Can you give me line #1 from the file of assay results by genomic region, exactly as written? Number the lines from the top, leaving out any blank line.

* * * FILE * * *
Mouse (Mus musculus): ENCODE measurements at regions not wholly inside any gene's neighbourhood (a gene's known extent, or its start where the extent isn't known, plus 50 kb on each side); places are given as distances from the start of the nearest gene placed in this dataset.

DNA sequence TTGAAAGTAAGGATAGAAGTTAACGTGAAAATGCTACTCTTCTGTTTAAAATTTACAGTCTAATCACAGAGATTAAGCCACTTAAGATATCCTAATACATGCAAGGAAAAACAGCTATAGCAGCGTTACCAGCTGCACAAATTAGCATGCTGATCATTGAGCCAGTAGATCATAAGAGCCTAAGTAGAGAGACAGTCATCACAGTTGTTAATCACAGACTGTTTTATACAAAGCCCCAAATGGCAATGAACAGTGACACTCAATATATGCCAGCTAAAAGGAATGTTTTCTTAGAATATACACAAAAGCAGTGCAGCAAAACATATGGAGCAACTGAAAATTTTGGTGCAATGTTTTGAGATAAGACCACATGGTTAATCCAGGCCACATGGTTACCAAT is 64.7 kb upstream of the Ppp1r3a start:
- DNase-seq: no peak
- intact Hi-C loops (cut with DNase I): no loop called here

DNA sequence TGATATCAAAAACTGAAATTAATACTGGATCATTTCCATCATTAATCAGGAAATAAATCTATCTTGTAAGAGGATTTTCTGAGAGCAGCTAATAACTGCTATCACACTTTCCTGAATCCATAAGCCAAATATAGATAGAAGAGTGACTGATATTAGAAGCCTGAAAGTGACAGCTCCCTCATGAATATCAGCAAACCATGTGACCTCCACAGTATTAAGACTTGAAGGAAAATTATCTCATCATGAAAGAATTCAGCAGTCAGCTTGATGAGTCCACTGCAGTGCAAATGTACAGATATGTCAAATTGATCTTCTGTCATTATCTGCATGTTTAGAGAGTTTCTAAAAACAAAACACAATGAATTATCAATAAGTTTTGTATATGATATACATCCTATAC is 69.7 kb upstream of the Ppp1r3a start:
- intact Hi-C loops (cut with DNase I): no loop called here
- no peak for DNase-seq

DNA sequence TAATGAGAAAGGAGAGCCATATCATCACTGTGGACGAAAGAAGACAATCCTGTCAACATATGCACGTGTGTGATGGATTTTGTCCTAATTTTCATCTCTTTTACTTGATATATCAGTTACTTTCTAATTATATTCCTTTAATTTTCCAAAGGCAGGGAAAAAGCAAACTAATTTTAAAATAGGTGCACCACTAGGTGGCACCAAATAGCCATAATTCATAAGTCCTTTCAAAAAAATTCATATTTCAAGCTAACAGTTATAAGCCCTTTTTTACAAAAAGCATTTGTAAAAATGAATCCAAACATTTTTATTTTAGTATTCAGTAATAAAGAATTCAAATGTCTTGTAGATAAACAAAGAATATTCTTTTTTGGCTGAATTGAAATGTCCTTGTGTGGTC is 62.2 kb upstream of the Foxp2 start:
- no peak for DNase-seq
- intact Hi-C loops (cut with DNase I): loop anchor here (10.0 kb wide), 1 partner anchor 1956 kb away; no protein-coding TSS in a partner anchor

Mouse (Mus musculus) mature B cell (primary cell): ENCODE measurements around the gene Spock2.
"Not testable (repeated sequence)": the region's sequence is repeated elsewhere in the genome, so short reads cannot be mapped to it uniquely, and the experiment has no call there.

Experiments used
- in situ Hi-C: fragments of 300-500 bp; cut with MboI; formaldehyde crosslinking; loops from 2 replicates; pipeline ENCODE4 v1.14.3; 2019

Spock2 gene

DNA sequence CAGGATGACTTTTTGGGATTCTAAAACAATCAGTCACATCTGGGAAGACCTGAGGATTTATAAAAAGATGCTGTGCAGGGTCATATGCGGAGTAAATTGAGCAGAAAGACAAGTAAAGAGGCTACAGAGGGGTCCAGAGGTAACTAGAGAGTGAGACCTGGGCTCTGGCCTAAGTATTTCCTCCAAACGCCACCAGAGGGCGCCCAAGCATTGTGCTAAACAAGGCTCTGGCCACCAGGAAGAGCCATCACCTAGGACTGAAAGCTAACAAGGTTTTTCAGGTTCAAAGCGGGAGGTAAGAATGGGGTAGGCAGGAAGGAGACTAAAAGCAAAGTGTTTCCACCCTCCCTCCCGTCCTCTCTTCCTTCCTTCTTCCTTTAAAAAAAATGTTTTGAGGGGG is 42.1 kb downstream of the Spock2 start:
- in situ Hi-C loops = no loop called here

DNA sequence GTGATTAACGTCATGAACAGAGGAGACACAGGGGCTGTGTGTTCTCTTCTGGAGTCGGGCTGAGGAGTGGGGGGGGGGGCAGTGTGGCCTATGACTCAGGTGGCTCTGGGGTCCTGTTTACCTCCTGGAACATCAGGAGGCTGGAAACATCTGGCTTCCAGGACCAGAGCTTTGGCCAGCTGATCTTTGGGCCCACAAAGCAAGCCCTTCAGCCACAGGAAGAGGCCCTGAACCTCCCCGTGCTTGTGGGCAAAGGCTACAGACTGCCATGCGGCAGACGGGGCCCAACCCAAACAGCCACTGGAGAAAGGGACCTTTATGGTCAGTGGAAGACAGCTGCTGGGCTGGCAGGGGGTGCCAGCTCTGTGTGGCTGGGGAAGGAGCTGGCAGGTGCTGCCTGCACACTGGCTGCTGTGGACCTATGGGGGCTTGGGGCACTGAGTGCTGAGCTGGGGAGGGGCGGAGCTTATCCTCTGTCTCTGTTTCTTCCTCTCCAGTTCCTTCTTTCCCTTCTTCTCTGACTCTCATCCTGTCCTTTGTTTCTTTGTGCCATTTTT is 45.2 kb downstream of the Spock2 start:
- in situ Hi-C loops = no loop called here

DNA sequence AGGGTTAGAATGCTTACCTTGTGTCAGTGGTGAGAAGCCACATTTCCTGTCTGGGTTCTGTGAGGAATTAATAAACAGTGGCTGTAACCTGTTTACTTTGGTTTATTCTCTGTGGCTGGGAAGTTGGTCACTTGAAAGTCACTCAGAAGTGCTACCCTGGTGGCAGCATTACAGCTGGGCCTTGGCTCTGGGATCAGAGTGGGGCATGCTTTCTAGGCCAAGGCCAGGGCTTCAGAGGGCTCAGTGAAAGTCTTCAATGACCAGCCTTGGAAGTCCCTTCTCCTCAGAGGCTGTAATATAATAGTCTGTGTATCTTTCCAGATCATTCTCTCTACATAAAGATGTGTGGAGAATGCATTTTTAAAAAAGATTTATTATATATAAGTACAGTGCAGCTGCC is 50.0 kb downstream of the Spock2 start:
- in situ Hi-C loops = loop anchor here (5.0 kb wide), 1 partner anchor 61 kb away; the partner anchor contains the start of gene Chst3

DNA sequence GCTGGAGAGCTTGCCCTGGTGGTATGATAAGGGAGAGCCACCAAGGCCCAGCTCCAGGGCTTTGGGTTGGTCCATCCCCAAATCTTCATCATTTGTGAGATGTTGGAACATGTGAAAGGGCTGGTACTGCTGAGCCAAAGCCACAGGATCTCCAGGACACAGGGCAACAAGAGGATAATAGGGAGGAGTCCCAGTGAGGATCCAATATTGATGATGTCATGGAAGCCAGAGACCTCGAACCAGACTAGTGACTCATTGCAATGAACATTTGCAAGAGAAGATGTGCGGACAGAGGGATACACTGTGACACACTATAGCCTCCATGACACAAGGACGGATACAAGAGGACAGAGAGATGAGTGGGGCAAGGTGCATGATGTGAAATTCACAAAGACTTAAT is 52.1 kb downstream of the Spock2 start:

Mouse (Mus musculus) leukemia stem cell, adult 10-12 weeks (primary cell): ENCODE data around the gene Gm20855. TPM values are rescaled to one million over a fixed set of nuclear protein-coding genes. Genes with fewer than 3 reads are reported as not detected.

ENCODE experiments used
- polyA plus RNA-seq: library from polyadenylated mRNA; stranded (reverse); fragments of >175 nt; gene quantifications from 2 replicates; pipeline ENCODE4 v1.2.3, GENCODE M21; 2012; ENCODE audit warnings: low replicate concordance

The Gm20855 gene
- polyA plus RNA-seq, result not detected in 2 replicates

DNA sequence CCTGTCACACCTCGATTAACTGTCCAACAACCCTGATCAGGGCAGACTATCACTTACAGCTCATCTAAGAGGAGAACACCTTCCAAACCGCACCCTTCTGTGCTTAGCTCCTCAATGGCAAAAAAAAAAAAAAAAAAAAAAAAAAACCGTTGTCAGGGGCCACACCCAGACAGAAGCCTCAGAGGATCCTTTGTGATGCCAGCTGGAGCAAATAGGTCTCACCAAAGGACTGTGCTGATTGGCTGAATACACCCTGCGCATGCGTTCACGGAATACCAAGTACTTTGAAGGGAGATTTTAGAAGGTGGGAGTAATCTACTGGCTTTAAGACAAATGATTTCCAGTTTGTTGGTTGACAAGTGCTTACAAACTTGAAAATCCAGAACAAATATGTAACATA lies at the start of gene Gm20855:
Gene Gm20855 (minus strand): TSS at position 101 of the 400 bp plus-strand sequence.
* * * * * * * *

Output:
Mouse (Mus musculus): ENCODE measurements at regions not wholly inside any gene's neighbourhood (a gene's known extent, or its start where the extent isn't known, plus 50 kb on each side); places are given as distances from the start of the nearest gene placed in this dataset.